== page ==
A week in Lisbon

Baked beans, buffet strategies and more black coffee

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I couldn't reach the shelf without a stool, so when I finally did manage to heave the tome of Portuguese Traditional Cooking down, I was pretty intrigued as to what I might find within its pages. So far, my few days in Lisbon had told me this: that similarly to England, Portugal's old school cuisine didn't quite have the flashy, your-reputation-precedes-you vibe going that other southern-European countries, like Spain and Italy, have spent the last hundred years mastering. Apart from seeing what I stupidly thought were a lot of Nandos signs everywhere (actually the national emblem of the Cockerel), and obviously what we call a Portuguese tart (a pastel de nata) I had no clue what to expect.

But I was reminded of my own food heritage while flicking through the Portuguese cook book. Dishes like celebratory rice pudding for weddings and what I think was a sweet, pudding-variation of a dish of poached eggs seemed like a strangeness that was all-too familiar. Toad in the hole, suet pudding, mince pies, Cornish pasties with sweet and savoury ends- if you plonked all that in a translated book you'd get a pretty funny impression too. 

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Portugal, and specifically, where I stayed for the majority of the time, in Lisbon, was a pretty tricky place to be vegan if you were just winging it. Because of the rich seafood and fishing traditions, most menus you'll come across are either focused on red meat, chicken, or fish. So in the daytime, I stuck with my time-honoured carb and tomato diet, which can be any carb you chose, bread, crisps, chips, plus any type of tomato you fancy, like plum tomatoes above on a picnic in Cascais, or ketchup. Obviously this isn't ideal, but when there is seriously just no choice, you gotta roll with it. I also got pretty creative with the side dish options at any restaurant we ended up in- a side salad plus bread and olives, or salad with chips. Because my boyfriend chose the more expensive meat options, like a spit-roasted chicken or whatever, none of the places we went to minded that I was just eating about 7 euros worth of food, but I think it could be more of a problem if you are in a group of vegans- but then you probably wouldn't be in a Piri Piri chicken and chips joint in the first place!

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To counter what soon becomes a pretty tedious routine of tomatoes and chips, I made sure I got plenty of protein in my breakfast, seen here and at the top of this post. I've always preferred staying self-catering to hotels or hostels, so it was easy to cook up some homemade baked beans, spinach with toasted pine nuts and a bit of a salad. I made three batches of these while we were staying in Lisbon, so if we had an early start one day, it wouldn't really matter what I ate for lunch. The supermarkets we went in were all pretty basic but I did spot soy yoghurt, margarine and milk in each one, and even at the airport, so if you're eating soy there would be a bit more choice too.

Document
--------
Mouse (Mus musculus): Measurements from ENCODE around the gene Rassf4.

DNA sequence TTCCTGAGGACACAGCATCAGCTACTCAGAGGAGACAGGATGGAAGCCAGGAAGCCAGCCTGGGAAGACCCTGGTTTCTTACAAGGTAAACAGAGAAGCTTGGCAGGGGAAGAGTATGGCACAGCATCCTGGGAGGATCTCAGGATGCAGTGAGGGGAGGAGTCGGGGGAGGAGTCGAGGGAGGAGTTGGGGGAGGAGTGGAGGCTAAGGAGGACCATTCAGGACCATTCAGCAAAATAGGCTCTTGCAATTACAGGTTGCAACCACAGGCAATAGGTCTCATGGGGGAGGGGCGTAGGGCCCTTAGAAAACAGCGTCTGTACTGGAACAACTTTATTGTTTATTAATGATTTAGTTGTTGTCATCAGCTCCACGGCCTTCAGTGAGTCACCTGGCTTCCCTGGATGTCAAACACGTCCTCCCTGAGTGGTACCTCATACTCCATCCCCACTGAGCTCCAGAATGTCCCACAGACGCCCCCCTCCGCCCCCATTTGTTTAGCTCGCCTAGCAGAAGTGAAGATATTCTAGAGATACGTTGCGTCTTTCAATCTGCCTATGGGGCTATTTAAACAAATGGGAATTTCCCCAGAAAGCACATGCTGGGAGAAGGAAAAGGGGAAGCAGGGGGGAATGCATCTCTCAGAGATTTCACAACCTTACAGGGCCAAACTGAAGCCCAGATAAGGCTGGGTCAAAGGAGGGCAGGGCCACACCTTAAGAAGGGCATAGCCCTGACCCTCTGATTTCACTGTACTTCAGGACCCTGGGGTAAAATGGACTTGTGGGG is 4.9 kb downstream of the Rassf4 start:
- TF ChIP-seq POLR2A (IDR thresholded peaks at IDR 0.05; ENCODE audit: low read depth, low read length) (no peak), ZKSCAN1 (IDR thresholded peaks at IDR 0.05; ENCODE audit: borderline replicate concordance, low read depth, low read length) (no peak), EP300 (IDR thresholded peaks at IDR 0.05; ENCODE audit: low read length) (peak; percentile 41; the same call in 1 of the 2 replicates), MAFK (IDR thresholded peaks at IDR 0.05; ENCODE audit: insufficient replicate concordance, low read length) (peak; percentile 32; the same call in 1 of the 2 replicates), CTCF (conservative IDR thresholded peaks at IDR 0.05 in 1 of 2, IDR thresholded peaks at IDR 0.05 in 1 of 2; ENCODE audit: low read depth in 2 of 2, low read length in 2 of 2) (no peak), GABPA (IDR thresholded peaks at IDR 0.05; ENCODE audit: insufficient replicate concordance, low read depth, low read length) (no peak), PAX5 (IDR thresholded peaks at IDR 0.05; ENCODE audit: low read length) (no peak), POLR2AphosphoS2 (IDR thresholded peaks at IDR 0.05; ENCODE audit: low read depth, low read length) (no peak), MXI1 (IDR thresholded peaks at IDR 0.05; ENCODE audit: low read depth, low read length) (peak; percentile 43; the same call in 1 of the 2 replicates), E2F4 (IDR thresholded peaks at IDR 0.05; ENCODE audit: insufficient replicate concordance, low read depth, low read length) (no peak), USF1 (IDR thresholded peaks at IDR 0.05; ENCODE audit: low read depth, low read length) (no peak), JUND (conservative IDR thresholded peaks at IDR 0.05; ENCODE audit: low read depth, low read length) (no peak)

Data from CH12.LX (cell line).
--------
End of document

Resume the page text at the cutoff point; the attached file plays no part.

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Luckily, I did manage to find a handful of restaurants where I was able to work out a vegan option. On the first night, we headed over to O Prego da Peixeria, where the waiting staff told me the Punk burger (not the Hippie burger, which I guessed it could be) was vegan. It was the tastiest burger I've had in ages- just chopped mushrooms and herbs formed in to a bun patty with salad and a bright orange roll. I also tried the vegetarian burger at Honorato Hamburgueres, which is also vegan if you ask for no brie, and was a really hefty chickpea burger with salad, tomatoes and amazing fries. Finally, for pizza, I would head to Esperanca in Bairro Alto, where you could ask for no cheese on a lot of the vegetarian pizza options, and the olives, beer, bread and limoncello are pretty great too. 

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All of those places are awesome if you're looking for restaurants that do meat and vegan options, but the best meal I ate in Lisbon (twice by the end of the week!) was at Terra. Billed as a vegetarian buffet, after speaking with the waiters it's actually a mostly-vegan buffet with a few obvious cheese-y extras in some of the dishes. Although it sounds expensive at first- 15.90 euros per person- after five days of tomatoes and chips it was worth it. There were about 20 different dishes when we turned up for dinner on a week night, including tempura aubergine, bean casserole, potato and cabbage soup, coleslaw, broad beans, stewed mushrooms and savoury rice. As I'm not eating soy I steered clear of the faux-cheese pasta bakes and tofu cannelloni, but if you are in to soy there'd be even more to chose from. I went up three times and made a very slow navigation of the hills of Bairro Alto home, fuller than I had been all week. 

It was actually so good we went back on the day of our flight to get a good meal instead of trying to work with airport food. Lunchtime on a Saturday was much busier and meant a bit of elbow nudgy/strategic buffet action was going down with some of the regulars, but it was just as tasty and the falafel, vegan pizza slices and stewed runner beans hit the spot. If you're headed to Lisbon any time soon, I'd definitely check out some of the new burger places opening up, especially if you're with someone that likes fish, but head to Terra when you get hungry.